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A new report from the Coram Family and Childcare Trust shows local authorities have seen a big drop in places at out of school childcare, while Nannytax reports a 19% rise in nanny costs in the Home Counties and Greater London.
Local authorities are worried about future provision of out of school childcare amid large drops in places.
A report from Coram Family and Childcare Trust looks into the support given to nurseries by local authorities during the pandemic.
The report draws on interviews with 122 Local Authority Early Leads and shows that there have been significant local variations in the support offered. For example, some local authorities reported offering considerable additional financial assistance, while several areas reported no additional spending.
The report says that, while there is not a widespread view among local authorities that the early years childcare sector is on the brink of financial disaster, there are concerns about the future once financial support recedes. However, there are significant worries about out of school childcare, including breakfast and after school clubs, which is used by twice as many children as early years childcare. The report says local authorities have seen large drops in places and that they are worried about future shortages.
Neil Leitch, Early Years Alliance chief executive, questioned what he said was the downplaying of Covid’s financial impact on early years childcare. He said: “Although some local authorities have sought to offer support to providers during the pandemic, the absence of broader financial support from central government – support that was widely available to schools and to other industries such as hospitality and retail – has put early years settings under considerable strain.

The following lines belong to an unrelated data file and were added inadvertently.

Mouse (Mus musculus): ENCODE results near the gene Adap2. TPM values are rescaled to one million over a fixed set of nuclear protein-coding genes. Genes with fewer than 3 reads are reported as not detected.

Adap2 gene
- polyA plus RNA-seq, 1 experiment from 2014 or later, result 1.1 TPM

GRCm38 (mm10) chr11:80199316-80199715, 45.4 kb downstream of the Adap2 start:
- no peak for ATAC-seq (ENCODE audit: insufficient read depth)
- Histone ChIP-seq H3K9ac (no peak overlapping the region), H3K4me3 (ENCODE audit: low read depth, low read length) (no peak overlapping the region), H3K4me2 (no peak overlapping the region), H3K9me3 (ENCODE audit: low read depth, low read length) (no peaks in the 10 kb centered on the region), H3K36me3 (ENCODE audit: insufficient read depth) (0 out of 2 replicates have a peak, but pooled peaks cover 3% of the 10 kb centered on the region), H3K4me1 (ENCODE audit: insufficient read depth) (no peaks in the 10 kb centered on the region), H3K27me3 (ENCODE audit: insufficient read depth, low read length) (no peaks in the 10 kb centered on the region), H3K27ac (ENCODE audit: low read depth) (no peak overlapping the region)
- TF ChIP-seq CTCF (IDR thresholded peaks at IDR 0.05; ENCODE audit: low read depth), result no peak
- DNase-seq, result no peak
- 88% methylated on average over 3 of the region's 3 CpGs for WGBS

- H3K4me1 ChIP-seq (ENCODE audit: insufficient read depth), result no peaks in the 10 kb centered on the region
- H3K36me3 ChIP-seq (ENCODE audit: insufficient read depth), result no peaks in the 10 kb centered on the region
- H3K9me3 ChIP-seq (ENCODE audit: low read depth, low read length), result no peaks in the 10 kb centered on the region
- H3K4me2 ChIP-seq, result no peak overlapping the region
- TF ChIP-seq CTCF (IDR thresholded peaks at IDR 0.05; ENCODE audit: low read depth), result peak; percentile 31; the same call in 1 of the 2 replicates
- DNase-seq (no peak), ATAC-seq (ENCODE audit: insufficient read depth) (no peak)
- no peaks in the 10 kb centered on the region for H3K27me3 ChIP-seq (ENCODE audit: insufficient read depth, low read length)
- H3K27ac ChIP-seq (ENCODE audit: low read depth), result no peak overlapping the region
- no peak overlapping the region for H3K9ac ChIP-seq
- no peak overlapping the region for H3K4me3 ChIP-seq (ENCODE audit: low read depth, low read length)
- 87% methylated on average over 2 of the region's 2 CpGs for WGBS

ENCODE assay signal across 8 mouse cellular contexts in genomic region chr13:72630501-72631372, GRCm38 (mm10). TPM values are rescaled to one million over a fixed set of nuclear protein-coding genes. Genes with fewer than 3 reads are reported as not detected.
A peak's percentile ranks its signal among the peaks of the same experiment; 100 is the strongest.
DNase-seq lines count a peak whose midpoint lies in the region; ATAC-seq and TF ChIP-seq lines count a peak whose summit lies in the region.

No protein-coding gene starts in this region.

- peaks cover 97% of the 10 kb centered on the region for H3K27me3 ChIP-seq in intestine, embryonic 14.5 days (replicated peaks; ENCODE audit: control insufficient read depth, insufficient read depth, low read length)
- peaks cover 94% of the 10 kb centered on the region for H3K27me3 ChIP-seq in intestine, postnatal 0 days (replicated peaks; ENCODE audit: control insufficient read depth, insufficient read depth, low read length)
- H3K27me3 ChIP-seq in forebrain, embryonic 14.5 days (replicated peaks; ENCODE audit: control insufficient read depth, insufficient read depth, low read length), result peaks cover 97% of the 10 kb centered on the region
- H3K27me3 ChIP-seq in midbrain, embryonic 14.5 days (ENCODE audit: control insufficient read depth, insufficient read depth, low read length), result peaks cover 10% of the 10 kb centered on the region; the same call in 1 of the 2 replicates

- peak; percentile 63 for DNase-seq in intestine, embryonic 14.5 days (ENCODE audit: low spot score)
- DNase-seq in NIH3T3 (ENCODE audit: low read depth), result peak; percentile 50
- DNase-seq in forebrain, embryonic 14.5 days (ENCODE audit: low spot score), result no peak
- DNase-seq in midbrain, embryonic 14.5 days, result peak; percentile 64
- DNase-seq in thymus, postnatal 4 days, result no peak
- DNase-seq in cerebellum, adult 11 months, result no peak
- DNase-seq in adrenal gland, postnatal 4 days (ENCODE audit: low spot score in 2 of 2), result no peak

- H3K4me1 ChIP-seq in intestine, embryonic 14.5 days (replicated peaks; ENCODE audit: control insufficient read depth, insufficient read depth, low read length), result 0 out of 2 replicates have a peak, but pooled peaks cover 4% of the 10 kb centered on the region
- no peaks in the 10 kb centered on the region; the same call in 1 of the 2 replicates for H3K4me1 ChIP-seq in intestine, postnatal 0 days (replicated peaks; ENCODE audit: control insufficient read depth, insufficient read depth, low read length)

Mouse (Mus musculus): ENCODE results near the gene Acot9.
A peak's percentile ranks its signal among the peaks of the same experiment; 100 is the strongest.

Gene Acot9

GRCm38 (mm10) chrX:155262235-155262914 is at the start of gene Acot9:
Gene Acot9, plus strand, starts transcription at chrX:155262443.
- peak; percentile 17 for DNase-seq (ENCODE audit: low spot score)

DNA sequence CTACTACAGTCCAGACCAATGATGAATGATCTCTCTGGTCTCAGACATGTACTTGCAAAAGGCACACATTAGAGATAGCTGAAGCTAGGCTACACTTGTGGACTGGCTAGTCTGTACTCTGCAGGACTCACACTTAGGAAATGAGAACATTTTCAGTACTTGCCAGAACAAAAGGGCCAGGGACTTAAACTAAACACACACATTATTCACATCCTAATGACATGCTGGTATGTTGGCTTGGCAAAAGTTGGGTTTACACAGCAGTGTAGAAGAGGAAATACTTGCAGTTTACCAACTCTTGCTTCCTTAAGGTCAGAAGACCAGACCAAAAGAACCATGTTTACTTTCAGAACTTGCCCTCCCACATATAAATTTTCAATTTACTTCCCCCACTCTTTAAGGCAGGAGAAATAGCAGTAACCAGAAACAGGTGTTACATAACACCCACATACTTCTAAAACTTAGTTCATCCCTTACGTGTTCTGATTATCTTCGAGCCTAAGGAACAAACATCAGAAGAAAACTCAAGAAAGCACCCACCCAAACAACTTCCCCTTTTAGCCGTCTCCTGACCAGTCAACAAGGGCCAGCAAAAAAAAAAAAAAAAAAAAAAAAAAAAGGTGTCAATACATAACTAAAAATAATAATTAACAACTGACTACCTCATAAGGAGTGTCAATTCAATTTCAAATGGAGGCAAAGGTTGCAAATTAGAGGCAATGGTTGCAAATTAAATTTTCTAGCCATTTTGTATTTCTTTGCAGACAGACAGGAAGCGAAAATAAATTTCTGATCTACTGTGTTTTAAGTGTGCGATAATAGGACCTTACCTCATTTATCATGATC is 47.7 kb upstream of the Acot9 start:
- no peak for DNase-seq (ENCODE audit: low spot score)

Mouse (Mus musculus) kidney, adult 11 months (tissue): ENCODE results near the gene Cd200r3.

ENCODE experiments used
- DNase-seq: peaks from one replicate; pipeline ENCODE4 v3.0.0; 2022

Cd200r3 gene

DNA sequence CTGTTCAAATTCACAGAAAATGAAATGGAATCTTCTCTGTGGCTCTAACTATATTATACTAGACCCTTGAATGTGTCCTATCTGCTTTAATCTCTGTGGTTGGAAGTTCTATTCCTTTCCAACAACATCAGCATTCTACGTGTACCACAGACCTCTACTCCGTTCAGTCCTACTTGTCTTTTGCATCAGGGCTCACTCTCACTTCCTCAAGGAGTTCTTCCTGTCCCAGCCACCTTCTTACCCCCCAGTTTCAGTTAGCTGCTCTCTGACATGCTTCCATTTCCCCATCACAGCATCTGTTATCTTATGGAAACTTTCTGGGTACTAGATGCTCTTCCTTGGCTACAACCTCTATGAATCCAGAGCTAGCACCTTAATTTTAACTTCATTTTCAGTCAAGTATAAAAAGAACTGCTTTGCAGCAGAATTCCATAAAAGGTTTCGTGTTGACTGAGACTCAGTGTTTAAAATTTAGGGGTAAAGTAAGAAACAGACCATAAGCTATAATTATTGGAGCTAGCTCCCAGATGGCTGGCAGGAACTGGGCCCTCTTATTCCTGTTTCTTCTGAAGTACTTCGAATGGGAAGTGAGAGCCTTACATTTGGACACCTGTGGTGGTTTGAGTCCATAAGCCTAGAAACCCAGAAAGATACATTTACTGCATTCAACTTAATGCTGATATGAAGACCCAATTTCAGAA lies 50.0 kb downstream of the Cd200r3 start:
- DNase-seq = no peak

“Add to this the fact that early years attendance levels remain well below normal, and that the impact of the end of the furlough scheme on childcare demand is yet to be seen, and it is clear that any suggestion access to early years places won’t be negatively impacted going forward is wholly misguided.”
Meanwhile, research by Nannytax shows the average cost of employing a nanny in Greater London and Home Counties has risen by 19% in the last year.
According to Nannytax’s latest annual Nanny Salary Index, nannies in these regions are paid an average hourly rate of £13.26 in comparison to £11.15 reported back in 2019.
The increase is put down to the effects of the pandemic causing families to relocate from London to the Home Counties due to greater work from home possibilities, a shortage of nannies due to Brexit and ongoing demand for flexible childcare.
According to Nannytax, 64% of nannies continued to work between April 2020 and April 2021 without any periods of furlough. This includes during the first national lockdown when nannies were able to work while schools and nurseries were forced to close.
Kirsty Wild, Head of Sales & Marketing at Nannytax, says nannies can provide flexible childcare and if there is more than one child or two families sharing a nanny costs can be lowered. Parents who use Ofsted-registered nannies can also qualify for tax-free childcare.